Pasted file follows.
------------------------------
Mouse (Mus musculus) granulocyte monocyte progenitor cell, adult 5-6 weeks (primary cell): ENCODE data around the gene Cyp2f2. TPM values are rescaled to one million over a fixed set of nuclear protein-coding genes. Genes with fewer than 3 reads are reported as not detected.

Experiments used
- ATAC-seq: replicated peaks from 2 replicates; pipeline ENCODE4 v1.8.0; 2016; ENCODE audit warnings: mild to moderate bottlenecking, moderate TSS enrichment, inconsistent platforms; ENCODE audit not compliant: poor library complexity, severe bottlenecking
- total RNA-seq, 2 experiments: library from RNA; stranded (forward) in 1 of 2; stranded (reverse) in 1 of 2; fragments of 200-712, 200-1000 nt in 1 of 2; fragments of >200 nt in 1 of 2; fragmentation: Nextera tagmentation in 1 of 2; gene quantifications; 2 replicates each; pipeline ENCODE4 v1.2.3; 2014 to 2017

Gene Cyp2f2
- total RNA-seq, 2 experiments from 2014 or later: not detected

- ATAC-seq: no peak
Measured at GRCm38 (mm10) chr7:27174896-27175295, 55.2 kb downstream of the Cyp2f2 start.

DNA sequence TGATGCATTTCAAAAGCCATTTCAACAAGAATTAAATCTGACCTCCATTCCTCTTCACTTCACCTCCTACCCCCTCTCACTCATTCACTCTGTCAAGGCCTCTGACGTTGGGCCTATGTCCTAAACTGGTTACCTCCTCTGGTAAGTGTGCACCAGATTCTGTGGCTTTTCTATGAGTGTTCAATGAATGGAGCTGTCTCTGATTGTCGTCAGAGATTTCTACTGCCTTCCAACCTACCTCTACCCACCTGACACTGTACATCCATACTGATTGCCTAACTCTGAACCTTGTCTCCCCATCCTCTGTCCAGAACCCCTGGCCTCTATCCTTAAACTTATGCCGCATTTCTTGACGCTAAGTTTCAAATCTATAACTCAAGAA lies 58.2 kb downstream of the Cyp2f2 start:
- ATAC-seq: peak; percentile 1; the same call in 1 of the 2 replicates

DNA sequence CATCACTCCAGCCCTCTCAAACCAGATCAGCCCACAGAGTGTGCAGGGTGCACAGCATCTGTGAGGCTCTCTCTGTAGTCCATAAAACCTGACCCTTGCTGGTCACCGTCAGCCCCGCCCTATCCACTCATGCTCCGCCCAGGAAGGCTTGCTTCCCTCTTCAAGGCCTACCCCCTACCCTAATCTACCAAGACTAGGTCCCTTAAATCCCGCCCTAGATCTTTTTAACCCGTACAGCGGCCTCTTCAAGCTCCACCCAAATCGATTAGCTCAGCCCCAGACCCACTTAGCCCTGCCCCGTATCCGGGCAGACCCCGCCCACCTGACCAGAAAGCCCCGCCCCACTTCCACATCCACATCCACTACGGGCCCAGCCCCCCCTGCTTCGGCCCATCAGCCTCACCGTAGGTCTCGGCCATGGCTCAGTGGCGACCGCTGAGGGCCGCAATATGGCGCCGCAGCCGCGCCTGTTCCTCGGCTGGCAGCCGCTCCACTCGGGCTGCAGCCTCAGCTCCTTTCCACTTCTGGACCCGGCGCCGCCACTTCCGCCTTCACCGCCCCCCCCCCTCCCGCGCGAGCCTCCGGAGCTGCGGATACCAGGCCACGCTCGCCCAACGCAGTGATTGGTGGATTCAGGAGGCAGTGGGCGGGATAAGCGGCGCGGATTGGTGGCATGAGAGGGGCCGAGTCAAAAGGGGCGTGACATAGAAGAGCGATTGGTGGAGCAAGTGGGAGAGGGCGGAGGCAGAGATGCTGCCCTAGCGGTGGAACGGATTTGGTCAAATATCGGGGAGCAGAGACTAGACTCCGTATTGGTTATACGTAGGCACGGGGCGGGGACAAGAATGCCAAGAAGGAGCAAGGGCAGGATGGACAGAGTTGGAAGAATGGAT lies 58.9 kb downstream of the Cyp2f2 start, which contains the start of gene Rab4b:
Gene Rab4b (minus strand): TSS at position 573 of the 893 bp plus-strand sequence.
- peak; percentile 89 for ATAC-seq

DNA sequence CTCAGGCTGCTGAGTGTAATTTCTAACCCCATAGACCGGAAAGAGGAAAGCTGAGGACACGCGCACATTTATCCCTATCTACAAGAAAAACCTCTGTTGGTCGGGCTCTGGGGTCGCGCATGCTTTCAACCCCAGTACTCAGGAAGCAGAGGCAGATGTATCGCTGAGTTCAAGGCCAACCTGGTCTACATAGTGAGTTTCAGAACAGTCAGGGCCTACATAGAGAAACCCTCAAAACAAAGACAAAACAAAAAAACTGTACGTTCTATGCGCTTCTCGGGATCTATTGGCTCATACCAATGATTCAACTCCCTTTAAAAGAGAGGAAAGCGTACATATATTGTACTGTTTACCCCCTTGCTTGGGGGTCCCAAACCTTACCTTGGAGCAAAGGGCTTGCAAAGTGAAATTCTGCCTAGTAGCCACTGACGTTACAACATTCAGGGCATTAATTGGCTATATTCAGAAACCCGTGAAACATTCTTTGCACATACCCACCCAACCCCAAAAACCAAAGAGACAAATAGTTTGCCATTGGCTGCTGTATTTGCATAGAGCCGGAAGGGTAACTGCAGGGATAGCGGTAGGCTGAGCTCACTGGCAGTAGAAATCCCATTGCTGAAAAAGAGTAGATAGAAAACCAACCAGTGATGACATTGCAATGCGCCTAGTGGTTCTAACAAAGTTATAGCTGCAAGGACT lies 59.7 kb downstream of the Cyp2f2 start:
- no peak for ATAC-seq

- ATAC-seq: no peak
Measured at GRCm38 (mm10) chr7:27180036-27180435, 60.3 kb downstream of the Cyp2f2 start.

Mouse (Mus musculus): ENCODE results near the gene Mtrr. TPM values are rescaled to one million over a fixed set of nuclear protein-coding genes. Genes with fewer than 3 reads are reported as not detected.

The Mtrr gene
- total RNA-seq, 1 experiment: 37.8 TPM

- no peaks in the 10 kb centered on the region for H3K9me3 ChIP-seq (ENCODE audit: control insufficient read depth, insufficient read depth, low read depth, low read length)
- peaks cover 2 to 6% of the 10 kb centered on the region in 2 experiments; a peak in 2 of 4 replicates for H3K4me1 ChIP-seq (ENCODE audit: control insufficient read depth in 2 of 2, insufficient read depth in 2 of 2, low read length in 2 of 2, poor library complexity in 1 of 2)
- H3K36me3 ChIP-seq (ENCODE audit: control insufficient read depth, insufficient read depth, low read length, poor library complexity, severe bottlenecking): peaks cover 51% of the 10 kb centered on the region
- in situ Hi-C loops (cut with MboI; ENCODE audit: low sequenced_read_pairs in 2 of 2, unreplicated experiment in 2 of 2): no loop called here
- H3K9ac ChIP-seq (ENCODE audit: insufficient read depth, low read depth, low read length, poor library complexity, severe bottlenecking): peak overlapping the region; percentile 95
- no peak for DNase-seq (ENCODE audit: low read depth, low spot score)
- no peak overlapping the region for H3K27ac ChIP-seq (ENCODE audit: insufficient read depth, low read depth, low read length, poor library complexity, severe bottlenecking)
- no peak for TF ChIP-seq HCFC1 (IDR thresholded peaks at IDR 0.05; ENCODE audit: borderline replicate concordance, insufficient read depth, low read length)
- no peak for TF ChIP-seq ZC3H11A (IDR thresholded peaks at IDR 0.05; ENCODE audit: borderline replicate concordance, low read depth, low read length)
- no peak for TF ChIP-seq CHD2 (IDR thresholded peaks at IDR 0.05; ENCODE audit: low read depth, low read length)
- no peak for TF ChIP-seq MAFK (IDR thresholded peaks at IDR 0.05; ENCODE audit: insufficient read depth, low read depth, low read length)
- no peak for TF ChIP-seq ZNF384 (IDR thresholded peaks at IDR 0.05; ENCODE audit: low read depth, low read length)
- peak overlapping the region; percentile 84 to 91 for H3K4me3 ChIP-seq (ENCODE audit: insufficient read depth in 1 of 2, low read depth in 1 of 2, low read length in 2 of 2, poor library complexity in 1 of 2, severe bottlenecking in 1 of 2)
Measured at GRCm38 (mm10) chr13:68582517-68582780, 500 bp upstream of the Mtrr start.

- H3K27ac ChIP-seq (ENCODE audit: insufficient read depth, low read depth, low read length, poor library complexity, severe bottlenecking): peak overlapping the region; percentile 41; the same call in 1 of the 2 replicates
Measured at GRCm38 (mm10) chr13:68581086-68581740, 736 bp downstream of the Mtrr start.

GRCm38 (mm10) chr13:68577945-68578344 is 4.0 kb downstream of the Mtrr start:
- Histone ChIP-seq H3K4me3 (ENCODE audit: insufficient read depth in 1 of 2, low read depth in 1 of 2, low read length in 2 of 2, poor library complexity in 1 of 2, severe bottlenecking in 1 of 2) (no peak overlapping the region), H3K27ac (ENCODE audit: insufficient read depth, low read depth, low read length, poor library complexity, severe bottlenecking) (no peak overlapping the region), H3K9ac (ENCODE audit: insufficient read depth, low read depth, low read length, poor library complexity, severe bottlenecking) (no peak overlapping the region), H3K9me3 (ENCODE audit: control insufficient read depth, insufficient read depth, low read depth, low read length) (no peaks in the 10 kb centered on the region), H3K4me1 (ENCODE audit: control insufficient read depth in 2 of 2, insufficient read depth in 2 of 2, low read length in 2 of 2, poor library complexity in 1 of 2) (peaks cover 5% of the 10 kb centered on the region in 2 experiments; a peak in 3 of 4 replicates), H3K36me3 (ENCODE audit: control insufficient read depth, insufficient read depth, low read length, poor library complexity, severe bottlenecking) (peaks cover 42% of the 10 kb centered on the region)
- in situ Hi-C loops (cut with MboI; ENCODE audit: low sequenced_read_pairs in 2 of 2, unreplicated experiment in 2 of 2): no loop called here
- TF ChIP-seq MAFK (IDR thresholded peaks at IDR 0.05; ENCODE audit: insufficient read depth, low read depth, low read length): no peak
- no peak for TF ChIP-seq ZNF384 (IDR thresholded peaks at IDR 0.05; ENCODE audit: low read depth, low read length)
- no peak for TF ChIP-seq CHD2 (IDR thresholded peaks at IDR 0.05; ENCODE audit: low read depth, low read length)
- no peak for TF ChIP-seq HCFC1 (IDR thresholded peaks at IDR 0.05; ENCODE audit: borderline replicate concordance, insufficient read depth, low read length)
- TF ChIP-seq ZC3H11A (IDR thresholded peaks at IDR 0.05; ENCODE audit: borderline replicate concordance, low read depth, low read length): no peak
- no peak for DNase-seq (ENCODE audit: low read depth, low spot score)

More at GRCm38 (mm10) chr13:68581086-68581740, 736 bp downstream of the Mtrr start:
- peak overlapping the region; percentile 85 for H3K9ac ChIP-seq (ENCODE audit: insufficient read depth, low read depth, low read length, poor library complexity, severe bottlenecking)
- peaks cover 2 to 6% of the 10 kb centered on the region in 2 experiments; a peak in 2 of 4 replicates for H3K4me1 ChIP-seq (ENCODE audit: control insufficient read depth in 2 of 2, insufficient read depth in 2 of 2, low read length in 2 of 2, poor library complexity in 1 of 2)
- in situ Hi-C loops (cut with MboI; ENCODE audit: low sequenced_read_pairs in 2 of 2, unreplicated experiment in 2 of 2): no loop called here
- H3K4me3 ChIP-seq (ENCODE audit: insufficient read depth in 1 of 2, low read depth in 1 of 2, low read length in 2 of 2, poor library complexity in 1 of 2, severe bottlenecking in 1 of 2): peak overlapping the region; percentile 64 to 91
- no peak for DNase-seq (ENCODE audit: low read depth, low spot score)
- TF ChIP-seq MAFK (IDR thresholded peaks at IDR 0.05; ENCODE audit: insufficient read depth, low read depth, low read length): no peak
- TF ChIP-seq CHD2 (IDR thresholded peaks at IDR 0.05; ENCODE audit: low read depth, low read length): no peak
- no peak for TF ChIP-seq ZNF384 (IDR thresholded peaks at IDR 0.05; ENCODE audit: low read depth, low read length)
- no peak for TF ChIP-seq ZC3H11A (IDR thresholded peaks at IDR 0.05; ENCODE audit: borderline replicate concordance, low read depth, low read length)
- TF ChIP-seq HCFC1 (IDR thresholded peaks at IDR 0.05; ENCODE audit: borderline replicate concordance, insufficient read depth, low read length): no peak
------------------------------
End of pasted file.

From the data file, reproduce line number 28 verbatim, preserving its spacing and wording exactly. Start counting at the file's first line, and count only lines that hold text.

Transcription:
- no peak for TF ChIP-seq HCFC1 (IDR thresholded peaks at IDR 0.05; ENCODE audit: borderline replicate concordance, insufficient read depth, low read length)